Outrage at info bill vote mounting
Cape Town - Outrage mounted on Monday at government's intention to pass the controversial Protection of State Information Bill through the National Assembly on Tuesday.
The debate is scheduled for a vote following a debate in the Assembly last week.
Public Protector Thuli Madonsela had written to Speaker Max Sisulu to raise her concerns regarding public complaints she received on the bill, City Press reported.
Civil rights group AfriForum's legal team is poised to fight the bill in the Constitutional Court.
And the SA Municipal Workers' Union (Samwu) called for action to ensure the bill did not become law.
According to Madonsela’s spokesperson, Kgalalelo Masibi, she decided if the bill was passed into law without the recommended changes she would ask President Jacob Zuma to intervene, City Press reported.
"She will do all she can to have the letter sent to the speaker before the vote takes place tomorrow. But if the bill is passed unaltered then she will write to the president raising the clauses on public interest defence," said Masibi.
Madonsela's comments came amid lobby groups and media organisations’ plan to stage protests and pickets on Tuesday.
The public has been asked to wear black on Tuesday to signify "Black Tuesday", synonymous with the historical occasion of Black Wednesday when various newspapers were shut down in a media clampdown by the apartheid government.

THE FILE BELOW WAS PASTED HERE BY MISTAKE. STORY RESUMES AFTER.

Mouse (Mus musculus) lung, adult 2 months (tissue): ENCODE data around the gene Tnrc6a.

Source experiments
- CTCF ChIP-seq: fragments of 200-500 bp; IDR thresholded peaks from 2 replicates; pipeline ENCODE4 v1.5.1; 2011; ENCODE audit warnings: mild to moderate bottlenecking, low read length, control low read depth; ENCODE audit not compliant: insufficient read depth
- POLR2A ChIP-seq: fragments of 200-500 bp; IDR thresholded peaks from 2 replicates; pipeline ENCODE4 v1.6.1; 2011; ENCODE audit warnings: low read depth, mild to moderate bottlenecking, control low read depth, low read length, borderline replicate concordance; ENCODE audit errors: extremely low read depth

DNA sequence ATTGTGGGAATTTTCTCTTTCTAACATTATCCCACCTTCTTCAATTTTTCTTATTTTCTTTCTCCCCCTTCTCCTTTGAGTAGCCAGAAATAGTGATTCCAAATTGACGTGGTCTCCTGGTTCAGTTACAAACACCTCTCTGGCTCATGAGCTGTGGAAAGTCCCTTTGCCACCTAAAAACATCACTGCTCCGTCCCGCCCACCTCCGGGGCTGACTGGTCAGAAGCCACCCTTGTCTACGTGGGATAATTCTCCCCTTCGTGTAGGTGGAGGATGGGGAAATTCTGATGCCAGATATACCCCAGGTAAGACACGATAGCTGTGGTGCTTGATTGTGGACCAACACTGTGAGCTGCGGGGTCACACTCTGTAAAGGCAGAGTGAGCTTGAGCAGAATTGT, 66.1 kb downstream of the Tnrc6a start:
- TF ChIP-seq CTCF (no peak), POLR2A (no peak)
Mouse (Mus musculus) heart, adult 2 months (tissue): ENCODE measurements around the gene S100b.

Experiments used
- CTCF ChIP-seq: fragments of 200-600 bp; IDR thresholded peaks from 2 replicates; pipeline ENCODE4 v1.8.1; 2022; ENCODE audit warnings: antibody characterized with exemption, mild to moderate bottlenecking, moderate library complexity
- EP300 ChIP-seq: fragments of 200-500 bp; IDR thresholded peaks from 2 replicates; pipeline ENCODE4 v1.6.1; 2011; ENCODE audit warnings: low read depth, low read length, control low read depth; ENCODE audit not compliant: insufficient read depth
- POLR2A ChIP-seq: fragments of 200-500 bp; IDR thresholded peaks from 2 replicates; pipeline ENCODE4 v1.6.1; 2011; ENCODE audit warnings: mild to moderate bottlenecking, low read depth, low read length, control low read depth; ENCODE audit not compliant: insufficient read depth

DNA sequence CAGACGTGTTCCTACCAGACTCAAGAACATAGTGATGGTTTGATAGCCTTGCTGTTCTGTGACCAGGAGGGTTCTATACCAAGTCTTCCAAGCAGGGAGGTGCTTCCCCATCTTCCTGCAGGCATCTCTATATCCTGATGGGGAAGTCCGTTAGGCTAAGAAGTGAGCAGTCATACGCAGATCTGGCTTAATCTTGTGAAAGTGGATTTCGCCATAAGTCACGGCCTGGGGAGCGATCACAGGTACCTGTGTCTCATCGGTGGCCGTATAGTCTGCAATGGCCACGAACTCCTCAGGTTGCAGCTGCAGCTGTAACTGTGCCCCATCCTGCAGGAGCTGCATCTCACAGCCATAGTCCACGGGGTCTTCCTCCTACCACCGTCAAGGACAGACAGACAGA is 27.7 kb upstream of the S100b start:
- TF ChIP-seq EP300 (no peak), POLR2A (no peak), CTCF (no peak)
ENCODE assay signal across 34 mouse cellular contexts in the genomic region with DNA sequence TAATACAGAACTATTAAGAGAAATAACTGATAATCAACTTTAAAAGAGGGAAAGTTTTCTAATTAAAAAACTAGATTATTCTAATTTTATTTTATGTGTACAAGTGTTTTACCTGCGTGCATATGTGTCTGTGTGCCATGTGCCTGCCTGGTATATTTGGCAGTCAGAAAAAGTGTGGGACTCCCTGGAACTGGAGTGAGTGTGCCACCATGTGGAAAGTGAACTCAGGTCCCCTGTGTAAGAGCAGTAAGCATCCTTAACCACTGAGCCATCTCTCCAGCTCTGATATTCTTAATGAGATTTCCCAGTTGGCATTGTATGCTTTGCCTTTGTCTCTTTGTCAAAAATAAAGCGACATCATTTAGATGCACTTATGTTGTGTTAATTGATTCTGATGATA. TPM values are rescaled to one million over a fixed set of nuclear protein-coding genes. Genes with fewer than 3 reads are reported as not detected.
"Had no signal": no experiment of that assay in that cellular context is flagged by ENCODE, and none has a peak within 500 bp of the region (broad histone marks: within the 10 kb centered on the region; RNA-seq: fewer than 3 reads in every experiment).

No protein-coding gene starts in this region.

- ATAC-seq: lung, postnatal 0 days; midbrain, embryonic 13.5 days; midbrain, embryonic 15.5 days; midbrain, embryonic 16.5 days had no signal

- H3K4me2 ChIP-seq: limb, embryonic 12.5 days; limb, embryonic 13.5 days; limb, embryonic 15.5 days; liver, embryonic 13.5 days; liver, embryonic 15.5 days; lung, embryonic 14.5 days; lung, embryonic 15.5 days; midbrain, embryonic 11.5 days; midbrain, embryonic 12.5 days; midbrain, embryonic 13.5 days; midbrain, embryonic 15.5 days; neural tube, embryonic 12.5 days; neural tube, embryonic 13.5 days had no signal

AfriForum deputy CEO Ernst Roets said the organisation had renewed its appeal to Zuma to refer the bill to the Constitutional Court for an order as to its constitutionality before it was passed.
AfriForum had already instructed a senior advocate specialising in media law to draw up a legal opinion on the bill's constitutionality.
"There are several reasons why the bill will not pass the test of constitutionality," said Roets.
These included that the bill was, as a whole, vague, complex, and difficult to understand, he said in a statement.
Among other things, the criteria for classifying information were vague and could therefore be applied inconsistently.
They left room for inconsistency in decision-making on the classification of information and the declassification of secret information.
"If this bill is passed, this protection will be practically impossible without a free press and access to information; any claims that South Africa is a healthy democracy will be void of credibility," he said.
In a separate statement, Samwu said it was concerned that the bill would disadvantage whistle blowers and workers "who are fighting corruption tooth and nail".
"The bill is not ready to be signed into law and is set to negatively impact the noble fight against corruption," said Samwu.
"Samwu has been in the forefront of fighting corruption at municipal level, and long before it was politically acceptable to do so."
If the bill became law, it would not only enable a whole range of municipal documents to be classified as secret, but would also serve to protect those who were "misusing their positions for private and nefarious gain".
This was the battle that all Congress of SA Trade Unions (Cosatu) affiliates should engage in.
"We are calling on all Cosatu affiliates to act to ensure that the secrecy bill does not become law and that this should be done in the interest of the public and in the interest of enhancing service delivery to communities," Samwu said.